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Electing Bećirović enhances Bosnia’s EU ambitions

Bosnian flags outside the parliament, 2011 (Flickr)

In Bosnia, social democrat Denis Bećirović (SDP) took a demanding victory at the 2 October polls to become President of the Bosniak entity in the country. Despite the fact that not much seems to change in Bosnia and Herzegovina’s domestic politics due to other results in the complex electoral system, the choice of Bećirović was a pleasing outcome for anyone who supports Bosnian EU ambitions. The social democratic candidate defeated Bosniak nationalist Izetbegović.

Nationalist parties preserve majority

People throughout Bosnia-Herzegovina (BiH) went to the polls on 2 October. In the framework of the country’s complex electoral system, people voted for the Serb, Bosniak and Croat members of the Presidency. Furthermore, voters in both the Republika Srpska and Federation of Bosnia and Herzegovina casted votes for the House of Representatives, whereas citizens of Republika Srpska also additionally voted for the Assembly of Republika Srpska. After several days, the Bosnian people still do not completely know the official results of the elections. Nevertheless, most of the votes have been counted, making it broadly clear who the losers and who the winners are. In BiH’s assembly, little seems to change. The nationalist parties SNSD, SDA and HDZ BiH again received the most votes, suggesting that the population still votes largely based on ethnicity. BiH’s political system has maintained these ethnic divisions since the signing of the Dayton Peace Agreement in 1995.

Ethnic tensions do not seem to be eased by the choice of Milorad Dodik as president of Republika Srpska either. His election was one of the surprises, he defeated his main opposing candidate Jelena Trivić. Due to the slow ballot counting process, both claimed victory on election night, which partly called into question the integrity of the election. As Serb presidency member, Dodik has been a highly controversial figure whose leadership and pro-Russian stance sharpened ethnic tensions.

Bećirović, a non-nationalist newcomer to the presidency triplet

In his role as Presidency member, Dodik is replaced by fellow party member Željka Cvijanović (SNSD). The new triplet of Presidency Members consists further of non-nationalist Croat member Željko Komšić (DF), who won against Borjana Krišto (HDZ BiH) and Denis Bećirović of the multi-ethnic Social Democratic Party (SDP BiH), who won against nationalist Bakir Izetbegović (SDA). The choice for Bećirović over Izetbegović can be seen as a partial split from the nationalist-dominated political system that has prevailed in BiH for years. It was the first time Bećirović had been elected after losing narrowly against Izetbegovic in 2018. That his victory was resoundingly clear seems to support Bosnian ambitions towards EU membership.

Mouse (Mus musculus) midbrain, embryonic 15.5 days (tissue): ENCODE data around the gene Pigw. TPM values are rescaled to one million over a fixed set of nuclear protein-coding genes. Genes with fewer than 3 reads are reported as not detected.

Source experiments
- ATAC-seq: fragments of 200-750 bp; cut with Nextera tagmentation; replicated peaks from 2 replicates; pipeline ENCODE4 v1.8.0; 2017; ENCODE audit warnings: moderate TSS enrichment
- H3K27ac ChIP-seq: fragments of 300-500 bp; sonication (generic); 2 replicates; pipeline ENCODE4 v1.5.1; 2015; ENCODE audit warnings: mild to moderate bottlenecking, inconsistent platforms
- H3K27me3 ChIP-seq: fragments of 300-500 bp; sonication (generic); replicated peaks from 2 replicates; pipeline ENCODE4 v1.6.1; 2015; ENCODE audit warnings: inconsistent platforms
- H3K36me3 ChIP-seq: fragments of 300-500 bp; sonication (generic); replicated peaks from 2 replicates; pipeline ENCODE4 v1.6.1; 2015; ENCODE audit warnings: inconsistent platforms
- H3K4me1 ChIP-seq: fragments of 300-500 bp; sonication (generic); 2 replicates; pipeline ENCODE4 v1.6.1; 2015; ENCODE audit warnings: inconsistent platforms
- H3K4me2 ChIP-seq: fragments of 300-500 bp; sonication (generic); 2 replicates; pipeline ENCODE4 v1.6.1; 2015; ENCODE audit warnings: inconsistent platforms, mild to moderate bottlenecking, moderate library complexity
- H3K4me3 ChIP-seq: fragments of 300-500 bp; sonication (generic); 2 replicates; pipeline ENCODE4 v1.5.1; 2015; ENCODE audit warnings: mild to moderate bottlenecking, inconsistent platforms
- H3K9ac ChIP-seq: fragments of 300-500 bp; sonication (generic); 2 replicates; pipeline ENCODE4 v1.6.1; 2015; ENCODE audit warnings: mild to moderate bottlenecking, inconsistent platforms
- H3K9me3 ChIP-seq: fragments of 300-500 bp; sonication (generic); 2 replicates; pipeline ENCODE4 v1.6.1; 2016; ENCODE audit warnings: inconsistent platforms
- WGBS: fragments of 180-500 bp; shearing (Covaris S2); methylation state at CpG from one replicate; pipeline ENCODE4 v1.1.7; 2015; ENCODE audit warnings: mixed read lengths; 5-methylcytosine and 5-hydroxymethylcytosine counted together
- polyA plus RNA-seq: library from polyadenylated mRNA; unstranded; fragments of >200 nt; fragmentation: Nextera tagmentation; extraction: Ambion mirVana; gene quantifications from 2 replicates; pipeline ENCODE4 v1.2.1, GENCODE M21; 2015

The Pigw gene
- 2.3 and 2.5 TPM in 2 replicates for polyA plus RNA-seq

Komšić’s tenure and Bećirović’s new arrival offer opposition to the Euroscepticism of Cvijanovic’s party. Their European aspirations match the wishes of the Bosnian population. An opinion poll published by research institute NDI in May 2022 reported that as many as 85% of the Bosnian population said they wanted to join the EU by 2021. Support is particularly high among Bosniaks and Croats, but Republika Srpska respondents (64%) also showed a majority in favour of EU membership. Future accession to NATO continues to divide opinions sharply: among Bosniaks and Croats, support for it is above 90%, while among Serbs it is less than 20%.

Schmidt makes surprising move right before closing

The EU High Representative to BiH, German diplomat Christian Schmidt, made a surprising move by using his “Bonn powers” to impose an amendment to the electoral law and constitution of the Federation of Bosnia and Herzegovina. The Bonn powers allow Schmidt to make binding decisions when local parties appear unable or unwilling to act and to dismiss officials who violate legal obligations or, in general, the Dayton peace agreement. The use of these powers took place just before the closure of polling stations. The amendments to the constitution of the Federation of Bosnia and Herzegovina include increasing the size of the Federation House from 58 to 80 people and increasing the constituencies of the three main ethnic groups from 17 to 23 people.

The intervention serves the same purpose as Schmidt’s controversial proposal in July, which provoke outrage among Bosnian voters. The constitutional amendment is expected to increase Croatian political presence in the Federation of Bosnia and Herzegovina. This time, however, the Bosnian and Croat parties seem to have accepted the intervention with only a few complaints. Several European parliamentarians, including the head of the European Parliament’s election observation delegation in Bosnia Andreas Schieder, expressed dissatisfaction with Schmidt’s action. Many commented that it seemed to undermine democracy.

What is next?

What the future holds for Schmidt in BiH will undoubtedly be discussed in the near future, especially as the clouds lift after elections. In addition, it will be interesting to see to what extent Bećirović’s arrival will affect a reformist course in foreign policy. That much will change at the domestic level in the coming period is doubtful. The nationalist parties have been given limited time by Schmidt to go to the drawing board to form a coalition. The most important thing, of course, remains that the fragile peace in Bosnia is not broken by new tensions.

Author: Mathieu Neelen

Sources: BalkanInsight1BalkanInsight2EUObserverIFIMESNDIReuters

Photo: Flickr